Courses not Hutt bound – Sowry
Concerns Whitireia courses could be relocated to Petone if a proposed partnership with WelTec goes ahead are unfounded and student feedback about the arrangement has been exclusively positive, the Whitireia chairman says.
Roger Sowry, who is chairman of the board of both Whitireia polytechnic and Petone-based WelTec, recently announced both tertiary providers have begun consultation on a ‘‘strategic partnership’’ that was likely to include a combined academic board and allow staff and resources to be shared.
But a staff member at the Porirua campus, who asked not to be named, said management were not addressing practical concerns raised by staff, and students could find their classes relocated across the region.
Courses shifted between Porirua and Petone would seriously disadvantage students who had to travel between the two, since transport between the cities was problematic, he said.
‘‘You can do the first year of the [IT] degree at two campuses, but after that . . . the implication is that you can do your first year degree at Whitireia, but you have to go to WelTec to do the second year.
‘‘People [from Porirua] are not going to go over to Petone.’’
Mr Sowry said staff and students were being fully consulted about the proposal and there were no plans to shift any courses between Porirua and Petone.
‘‘No one has talked about that at all, and we can’t put any more students on the Petone site, it’s just full. You can’t just move funding places from one institution to another – it’s impossible, we are not allowed to.
‘‘We are much more interested in the staff movement between campuses and teaching on each other’s campuses, so the students don’t have to move. That makes more sense than moving whole classes of students.’’
However, he alluded to the potential for courses to be shifted to or from the Whitireia Wellington campus, saying the partnership allowed the potential to strengthen and develop on Whitireia’s Centres of Excellence – sites which house courses of a similar focus, such as the strong group of health courses at Whitireia Porirua, creative arts and media subjects at Whitireia Wellington, and trades at WelTec.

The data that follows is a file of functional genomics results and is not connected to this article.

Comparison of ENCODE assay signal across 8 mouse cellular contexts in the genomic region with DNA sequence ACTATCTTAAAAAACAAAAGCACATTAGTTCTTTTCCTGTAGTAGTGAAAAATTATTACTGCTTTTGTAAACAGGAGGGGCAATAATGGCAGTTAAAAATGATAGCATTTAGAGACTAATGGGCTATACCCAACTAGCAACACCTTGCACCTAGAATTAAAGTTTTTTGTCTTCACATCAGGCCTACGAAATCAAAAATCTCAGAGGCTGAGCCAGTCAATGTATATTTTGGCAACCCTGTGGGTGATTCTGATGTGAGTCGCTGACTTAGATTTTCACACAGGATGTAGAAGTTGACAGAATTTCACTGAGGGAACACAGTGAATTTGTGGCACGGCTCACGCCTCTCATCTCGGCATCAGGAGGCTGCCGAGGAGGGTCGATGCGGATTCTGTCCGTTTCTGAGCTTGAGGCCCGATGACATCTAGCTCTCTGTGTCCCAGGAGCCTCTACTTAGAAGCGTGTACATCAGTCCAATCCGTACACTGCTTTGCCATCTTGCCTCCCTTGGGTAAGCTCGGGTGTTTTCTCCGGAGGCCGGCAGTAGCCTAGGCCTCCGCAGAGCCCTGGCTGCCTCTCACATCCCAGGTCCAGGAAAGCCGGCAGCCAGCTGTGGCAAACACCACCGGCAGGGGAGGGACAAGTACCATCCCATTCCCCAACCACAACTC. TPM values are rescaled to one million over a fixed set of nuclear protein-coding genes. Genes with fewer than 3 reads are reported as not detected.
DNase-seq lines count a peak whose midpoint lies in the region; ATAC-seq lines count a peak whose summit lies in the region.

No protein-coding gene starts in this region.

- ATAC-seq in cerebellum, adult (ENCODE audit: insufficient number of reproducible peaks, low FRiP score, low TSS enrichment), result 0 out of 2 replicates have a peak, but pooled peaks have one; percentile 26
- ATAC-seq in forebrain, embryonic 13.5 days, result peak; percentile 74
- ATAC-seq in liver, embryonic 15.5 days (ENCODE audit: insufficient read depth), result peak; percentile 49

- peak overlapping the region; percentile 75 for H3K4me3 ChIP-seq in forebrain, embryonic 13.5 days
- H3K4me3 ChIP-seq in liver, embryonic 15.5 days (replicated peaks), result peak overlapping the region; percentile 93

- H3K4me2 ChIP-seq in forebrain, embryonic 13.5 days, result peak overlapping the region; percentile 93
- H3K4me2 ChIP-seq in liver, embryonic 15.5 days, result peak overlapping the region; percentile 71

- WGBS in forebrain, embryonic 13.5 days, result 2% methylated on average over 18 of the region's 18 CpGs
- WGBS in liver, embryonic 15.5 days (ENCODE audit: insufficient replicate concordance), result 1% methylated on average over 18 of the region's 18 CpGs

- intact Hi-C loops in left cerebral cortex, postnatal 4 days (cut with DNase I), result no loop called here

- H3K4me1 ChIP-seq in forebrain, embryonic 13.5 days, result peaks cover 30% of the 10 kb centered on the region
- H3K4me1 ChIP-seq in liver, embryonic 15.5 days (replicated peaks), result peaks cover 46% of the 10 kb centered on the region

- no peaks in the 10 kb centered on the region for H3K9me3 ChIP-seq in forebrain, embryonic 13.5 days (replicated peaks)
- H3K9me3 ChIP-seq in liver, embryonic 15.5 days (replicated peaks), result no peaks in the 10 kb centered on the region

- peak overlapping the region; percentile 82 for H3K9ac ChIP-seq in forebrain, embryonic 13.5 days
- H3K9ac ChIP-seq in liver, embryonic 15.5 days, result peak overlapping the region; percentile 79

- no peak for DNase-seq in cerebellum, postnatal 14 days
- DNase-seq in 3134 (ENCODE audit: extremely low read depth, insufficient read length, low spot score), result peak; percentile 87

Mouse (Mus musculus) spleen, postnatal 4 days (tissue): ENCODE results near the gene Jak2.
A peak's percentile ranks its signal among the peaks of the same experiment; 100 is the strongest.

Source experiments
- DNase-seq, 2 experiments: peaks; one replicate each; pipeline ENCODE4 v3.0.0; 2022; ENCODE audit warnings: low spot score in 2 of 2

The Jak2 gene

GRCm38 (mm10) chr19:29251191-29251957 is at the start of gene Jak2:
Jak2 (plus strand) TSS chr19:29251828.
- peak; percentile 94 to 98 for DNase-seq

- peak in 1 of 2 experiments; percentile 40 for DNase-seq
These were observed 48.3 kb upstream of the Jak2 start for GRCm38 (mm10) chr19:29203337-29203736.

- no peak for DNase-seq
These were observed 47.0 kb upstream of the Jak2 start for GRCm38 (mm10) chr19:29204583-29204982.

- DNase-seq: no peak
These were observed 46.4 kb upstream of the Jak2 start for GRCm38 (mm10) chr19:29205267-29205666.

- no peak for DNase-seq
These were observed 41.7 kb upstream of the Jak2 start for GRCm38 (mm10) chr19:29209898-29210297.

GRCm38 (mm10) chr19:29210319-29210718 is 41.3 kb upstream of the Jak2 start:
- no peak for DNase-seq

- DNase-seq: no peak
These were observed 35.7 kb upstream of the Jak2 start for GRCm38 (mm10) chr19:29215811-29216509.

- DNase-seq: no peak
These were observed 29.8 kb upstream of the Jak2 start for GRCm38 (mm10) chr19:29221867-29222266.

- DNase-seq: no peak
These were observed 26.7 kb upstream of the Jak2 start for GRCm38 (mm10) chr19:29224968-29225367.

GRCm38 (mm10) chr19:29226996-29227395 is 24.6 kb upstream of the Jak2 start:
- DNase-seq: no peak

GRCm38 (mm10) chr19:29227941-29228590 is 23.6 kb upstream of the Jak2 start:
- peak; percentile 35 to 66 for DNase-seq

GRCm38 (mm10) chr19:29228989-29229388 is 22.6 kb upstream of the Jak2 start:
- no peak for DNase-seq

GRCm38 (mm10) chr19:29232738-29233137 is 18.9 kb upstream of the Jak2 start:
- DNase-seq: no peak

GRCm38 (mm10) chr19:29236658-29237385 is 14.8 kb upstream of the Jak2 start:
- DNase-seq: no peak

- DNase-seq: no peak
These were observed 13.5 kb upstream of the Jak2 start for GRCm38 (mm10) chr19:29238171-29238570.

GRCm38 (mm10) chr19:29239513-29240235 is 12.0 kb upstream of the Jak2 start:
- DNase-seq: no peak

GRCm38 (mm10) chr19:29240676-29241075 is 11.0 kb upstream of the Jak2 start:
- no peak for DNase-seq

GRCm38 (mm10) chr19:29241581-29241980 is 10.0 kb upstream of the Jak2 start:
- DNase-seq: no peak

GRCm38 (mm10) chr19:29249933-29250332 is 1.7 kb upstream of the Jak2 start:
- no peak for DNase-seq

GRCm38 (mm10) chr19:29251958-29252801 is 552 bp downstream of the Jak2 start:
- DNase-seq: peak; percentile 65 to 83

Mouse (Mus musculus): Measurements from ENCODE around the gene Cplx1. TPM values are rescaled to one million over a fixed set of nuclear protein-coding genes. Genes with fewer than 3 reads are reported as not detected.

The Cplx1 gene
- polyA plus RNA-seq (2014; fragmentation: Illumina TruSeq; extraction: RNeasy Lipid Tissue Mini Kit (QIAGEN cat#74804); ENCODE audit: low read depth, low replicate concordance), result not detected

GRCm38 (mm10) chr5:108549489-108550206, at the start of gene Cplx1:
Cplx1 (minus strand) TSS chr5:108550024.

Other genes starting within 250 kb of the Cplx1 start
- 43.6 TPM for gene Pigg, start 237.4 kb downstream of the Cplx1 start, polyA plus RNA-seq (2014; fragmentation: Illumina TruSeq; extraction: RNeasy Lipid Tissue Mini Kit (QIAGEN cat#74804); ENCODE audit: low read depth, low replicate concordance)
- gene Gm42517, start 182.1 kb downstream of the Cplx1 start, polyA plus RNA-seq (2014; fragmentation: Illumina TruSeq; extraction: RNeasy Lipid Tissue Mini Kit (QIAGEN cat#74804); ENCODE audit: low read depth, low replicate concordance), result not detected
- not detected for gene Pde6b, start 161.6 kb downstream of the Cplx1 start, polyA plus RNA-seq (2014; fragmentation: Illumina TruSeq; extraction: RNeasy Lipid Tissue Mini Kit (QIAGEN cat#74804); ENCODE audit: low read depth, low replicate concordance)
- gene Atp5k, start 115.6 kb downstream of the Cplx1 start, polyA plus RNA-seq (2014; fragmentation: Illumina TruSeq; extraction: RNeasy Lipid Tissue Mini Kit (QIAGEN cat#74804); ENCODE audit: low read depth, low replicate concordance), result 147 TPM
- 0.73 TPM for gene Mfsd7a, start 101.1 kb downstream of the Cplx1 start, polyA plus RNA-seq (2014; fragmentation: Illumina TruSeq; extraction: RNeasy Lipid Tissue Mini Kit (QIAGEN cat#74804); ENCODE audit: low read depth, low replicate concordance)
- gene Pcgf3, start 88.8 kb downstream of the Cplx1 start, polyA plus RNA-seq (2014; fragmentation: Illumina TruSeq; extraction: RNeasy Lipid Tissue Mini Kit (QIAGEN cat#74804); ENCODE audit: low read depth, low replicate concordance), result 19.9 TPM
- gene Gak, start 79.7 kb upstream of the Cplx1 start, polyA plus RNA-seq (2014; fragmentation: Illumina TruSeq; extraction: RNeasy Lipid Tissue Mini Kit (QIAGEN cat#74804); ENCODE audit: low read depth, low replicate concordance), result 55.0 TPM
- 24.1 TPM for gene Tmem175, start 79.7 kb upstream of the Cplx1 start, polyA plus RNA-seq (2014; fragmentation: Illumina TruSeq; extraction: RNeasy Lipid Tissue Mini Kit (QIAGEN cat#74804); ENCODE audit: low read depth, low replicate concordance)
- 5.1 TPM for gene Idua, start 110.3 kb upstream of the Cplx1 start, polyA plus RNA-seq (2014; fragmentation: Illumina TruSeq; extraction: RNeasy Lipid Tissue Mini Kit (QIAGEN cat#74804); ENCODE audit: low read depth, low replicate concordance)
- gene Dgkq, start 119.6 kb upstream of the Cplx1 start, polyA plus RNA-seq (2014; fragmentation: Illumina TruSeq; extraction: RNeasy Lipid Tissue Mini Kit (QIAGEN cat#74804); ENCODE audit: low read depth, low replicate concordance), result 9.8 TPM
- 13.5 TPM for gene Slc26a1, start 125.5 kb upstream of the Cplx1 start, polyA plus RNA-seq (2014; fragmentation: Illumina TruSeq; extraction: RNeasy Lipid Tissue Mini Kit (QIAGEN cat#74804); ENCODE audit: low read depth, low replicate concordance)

Courses such as WelTec’s certificate in special effects and makeup artistry could be shifted to the creative Wellington site so they could benefit from staff and students housed at one centre to ‘‘ share ideas’’, he said.
Kapi-Mana News has been told of concerns among some students that fewer places will be available for Whitireia and WelTec students progressing to consecutive years of study in the same course.
But Mr Sowry said no courses, or places on courses, would be lost as a direct result of the partnership.
Students who attended meetings about the partnership have been very positive, he said. He was not aware of any concerns.
Students had indicated a combined academic board, which would allow qualifications and achievements to be cross-credited between institutions, was important to them, and were excited about having access to resources on other campuses such as libraries, computers and the ability to submit assignments, Mr Sowry said.
Whitireia provided a discounted bus service between Petone and Porirua and the polytech was looking into ways to strengthen students’ access to public transport, he said.
Whitireia Independent Students’ Association president Mahia Fuimaono said students had been positive about having further access to resources, and she was not aware of any concerns.
Submissions on the partnership close on July 31.